I know it’s natural for nerds to be a little self-conscious, but it’s important to be confident in who you are and what you know. Don’t let a few annoying fuckwads get you down. -Jessica


Kristin Frenzel- 

I think it is safe to say we’ve all experienced sexism in some form – whether you’re a man or woman. Going on and on about how it is unfair, shameful, and shows a lack of respect would be beating a dead horse –  we all know that’s true. Speaking of horses, one of the most gross examples of sexism I’ve seen lately doesn’t involve women at all. Rather it deals with a select group of men who enjoy a cartoon about ponies.

We mentioned My Little Pony: Friendship is Magic in our previous article, and as one of the most revolutionary things to happen to the pop culture gender divide, they beg to be mentioned again. Though conceived with young girls in mind as the target audience, the biggest fans of the show are men between the ages of 18-22 – aka “bronies”.  Why do they like this show though everything in our culture says they shouldn’t? It has a lot of depth, the characters are well-developed , the art is pretty good, and it’s really entertaining. I’m a fan.

But since it’s a colorful cartoon meant for girls men aren’t supposed to like this show. Bronies get berated by the mainstream world which asks the same questions: “Why do men like this show?”  “Are they pedophiles?” “Are they socially inept?” “Are they immature?” “WHY?”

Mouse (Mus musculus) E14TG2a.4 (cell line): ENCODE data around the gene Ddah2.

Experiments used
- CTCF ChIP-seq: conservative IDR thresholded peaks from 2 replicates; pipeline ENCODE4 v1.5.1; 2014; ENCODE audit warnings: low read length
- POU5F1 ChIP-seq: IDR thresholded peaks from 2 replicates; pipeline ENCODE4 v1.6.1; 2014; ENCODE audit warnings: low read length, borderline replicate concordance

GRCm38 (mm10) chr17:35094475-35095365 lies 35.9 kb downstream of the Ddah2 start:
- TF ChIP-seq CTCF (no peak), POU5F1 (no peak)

The thing is – those questions are moot. The real question should be, “WHY DO WE CARE?” Why do we as a society have such profound prejudices towards what aesthetics and concepts belong to certain genders and age groups? An article by Rebecca Angel of GeekMom shows us that even geeky women who have a passion for pop culture aimed at young boys they still find it “creepy” that guys would get equally excited over a little girl’s show.

Reading about these offended reactions to bronies, I was confused. Many of us in nerdy circles grew up being ostracized. For us to turn around and do the same to our fellow nerds should go against our core values – against everything our nerdy forefathers and mothers fought for (see historical documentary; Revenge of the Nerds).

There’s also the double-standard factor: why is do these women finding it creepy and wrong for guys to like a girl show when they can like shows targeted at boys? By that judgement shouldn’t they be considered equally as creepy? I don’t see anything creepy about guys liking girl shows or vise versa. I also guarantee you if any of those girls were called out for liking Superman or The Flash they would cry out and whine about the sexist treatment, when they’re guilty of the exact same thing.

From the GeekMom article:

“Is spending free time watching children’s cartoons a sign of immaturity? Are bronies stunted in their growth as adults?